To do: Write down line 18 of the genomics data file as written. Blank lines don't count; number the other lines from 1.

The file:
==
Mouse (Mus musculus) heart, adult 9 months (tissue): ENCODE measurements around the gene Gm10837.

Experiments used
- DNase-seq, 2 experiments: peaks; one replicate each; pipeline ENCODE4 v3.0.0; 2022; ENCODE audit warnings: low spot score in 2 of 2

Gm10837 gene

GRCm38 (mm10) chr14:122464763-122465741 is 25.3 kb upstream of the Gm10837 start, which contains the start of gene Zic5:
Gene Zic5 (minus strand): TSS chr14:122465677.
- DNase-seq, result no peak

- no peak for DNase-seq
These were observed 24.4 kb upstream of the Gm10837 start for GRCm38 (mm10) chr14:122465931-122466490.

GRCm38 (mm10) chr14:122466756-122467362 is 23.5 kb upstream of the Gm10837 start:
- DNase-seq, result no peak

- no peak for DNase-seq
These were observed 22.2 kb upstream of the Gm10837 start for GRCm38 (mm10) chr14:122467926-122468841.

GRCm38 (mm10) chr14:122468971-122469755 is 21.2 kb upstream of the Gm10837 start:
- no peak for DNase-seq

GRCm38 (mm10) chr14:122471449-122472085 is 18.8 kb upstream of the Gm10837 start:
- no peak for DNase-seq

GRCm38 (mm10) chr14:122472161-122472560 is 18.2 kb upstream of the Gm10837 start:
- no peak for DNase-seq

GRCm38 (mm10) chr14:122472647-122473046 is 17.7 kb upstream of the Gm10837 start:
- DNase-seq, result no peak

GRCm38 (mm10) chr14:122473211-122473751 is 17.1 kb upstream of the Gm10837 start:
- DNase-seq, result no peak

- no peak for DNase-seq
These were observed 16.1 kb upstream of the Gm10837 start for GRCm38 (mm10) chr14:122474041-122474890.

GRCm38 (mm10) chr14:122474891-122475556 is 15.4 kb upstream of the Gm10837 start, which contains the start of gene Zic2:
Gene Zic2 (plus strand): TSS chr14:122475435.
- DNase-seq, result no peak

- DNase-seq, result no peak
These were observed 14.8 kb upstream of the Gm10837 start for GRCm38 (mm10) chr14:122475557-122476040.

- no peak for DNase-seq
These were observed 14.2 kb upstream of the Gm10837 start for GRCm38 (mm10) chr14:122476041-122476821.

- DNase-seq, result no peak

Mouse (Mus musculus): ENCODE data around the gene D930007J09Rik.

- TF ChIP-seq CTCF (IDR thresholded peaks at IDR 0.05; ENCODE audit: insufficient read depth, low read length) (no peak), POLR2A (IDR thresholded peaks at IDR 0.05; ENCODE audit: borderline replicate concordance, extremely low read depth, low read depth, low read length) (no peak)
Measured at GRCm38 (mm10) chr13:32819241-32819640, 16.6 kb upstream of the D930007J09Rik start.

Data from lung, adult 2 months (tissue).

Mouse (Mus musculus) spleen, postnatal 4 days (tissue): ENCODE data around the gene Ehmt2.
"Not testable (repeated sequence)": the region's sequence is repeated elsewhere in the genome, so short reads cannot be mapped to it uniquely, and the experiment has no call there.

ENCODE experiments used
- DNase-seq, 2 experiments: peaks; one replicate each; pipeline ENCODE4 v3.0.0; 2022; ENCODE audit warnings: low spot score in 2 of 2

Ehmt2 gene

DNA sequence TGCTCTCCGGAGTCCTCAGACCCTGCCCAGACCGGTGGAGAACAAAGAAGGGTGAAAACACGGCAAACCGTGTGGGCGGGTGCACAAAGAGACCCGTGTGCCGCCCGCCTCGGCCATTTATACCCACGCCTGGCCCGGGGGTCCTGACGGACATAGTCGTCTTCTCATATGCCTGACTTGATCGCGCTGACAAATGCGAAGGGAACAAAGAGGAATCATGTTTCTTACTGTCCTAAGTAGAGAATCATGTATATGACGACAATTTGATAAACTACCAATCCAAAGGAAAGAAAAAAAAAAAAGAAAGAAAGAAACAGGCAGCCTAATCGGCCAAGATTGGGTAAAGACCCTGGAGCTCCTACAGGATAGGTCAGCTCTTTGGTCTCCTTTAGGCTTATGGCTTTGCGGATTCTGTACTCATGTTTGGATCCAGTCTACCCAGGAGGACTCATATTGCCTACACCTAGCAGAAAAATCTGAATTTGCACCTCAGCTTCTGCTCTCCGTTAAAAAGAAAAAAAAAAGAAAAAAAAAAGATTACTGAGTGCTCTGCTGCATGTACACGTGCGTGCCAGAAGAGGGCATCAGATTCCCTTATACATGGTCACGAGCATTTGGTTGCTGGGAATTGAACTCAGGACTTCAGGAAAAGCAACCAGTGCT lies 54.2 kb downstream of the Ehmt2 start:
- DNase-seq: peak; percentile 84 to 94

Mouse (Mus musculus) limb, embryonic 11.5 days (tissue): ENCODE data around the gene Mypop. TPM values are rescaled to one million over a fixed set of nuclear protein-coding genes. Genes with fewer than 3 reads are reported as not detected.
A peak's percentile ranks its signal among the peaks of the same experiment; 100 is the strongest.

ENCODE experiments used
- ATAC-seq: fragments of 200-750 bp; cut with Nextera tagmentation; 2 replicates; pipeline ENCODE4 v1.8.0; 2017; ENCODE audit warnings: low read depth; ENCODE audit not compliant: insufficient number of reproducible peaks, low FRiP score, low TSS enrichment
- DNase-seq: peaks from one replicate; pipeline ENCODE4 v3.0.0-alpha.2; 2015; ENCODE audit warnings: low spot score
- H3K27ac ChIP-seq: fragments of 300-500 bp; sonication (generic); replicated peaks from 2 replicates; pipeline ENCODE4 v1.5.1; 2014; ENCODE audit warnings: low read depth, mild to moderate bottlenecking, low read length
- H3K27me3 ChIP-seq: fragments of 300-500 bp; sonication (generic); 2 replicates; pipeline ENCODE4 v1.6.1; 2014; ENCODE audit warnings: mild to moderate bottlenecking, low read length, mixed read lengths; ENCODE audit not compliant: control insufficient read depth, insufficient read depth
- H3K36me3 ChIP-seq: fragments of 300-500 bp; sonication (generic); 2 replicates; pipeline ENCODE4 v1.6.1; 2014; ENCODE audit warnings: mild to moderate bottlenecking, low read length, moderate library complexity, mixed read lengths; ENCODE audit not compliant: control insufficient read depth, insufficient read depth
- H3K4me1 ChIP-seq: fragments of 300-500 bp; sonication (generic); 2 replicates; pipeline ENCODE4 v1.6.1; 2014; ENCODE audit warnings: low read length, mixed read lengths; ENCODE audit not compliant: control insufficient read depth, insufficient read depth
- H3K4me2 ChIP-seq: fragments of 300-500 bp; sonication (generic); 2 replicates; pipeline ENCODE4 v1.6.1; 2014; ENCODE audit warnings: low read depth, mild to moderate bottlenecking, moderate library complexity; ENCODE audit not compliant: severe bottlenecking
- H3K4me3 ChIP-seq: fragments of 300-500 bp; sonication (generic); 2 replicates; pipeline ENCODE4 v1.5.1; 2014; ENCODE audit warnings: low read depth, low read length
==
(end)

GRCm38 (mm10) chr14:122472161-122472560 is 18.2 kb upstream of the Gm10837 start: